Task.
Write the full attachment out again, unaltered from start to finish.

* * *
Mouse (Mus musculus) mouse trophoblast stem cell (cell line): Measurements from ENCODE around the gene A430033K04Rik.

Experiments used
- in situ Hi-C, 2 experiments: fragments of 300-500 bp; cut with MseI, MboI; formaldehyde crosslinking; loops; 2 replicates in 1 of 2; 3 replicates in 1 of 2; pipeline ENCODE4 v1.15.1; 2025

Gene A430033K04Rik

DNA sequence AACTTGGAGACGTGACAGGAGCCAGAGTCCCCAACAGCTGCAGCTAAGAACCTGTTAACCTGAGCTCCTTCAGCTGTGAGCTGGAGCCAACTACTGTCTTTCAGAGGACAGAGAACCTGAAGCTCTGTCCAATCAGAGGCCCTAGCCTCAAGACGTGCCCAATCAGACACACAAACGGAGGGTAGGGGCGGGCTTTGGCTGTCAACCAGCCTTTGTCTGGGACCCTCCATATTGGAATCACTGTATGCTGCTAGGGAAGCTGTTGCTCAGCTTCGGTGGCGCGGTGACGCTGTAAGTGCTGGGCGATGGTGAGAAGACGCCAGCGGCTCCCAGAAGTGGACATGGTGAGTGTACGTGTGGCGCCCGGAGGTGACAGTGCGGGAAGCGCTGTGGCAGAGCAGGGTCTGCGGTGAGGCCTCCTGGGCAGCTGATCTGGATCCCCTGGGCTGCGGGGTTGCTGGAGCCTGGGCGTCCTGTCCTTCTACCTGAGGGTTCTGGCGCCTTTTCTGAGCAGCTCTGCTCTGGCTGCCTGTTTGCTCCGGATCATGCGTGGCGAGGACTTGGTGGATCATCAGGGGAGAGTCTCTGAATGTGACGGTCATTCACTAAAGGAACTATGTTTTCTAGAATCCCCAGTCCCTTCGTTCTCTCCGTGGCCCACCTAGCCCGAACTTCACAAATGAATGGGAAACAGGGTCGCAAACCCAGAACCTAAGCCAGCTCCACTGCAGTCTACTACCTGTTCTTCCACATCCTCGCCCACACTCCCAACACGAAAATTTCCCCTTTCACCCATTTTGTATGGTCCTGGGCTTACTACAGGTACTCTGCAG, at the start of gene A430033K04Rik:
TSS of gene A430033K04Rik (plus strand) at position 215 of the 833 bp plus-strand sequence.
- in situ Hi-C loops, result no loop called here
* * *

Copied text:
Mouse (Mus musculus) mouse trophoblast stem cell (cell line): Measurements from ENCODE around the gene A430033K04Rik.

Experiments used
- in situ Hi-C, 2 experiments: fragments of 300-500 bp; cut with MseI, MboI; formaldehyde crosslinking; loops; 2 replicates in 1 of 2; 3 replicates in 1 of 2; pipeline ENCODE4 v1.15.1; 2025

Gene A430033K04Rik

DNA sequence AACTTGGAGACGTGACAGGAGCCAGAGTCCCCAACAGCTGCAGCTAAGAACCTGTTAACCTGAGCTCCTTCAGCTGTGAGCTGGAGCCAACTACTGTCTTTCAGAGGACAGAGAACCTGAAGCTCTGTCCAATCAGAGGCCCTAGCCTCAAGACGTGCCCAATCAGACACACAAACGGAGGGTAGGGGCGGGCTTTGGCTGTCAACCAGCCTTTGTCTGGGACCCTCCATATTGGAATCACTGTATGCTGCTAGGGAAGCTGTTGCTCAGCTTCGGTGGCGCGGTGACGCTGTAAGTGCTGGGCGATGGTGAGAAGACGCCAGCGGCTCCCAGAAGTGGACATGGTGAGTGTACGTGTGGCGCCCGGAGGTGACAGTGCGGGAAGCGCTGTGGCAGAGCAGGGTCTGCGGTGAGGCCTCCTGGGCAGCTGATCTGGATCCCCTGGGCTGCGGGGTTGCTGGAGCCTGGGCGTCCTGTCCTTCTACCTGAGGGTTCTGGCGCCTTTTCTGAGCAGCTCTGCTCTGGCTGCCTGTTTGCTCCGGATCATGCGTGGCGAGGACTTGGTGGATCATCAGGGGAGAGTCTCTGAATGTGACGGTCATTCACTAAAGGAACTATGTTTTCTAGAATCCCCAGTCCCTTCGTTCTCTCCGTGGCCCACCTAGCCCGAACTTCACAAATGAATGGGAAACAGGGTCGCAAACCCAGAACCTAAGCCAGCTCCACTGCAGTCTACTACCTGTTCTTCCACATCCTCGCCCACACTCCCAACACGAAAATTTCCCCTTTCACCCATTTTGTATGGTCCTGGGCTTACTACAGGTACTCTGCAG, at the start of gene A430033K04Rik:
TSS of gene A430033K04Rik (plus strand) at position 215 of the 833 bp plus-strand sequence.
- in situ Hi-C loops, result no loop called here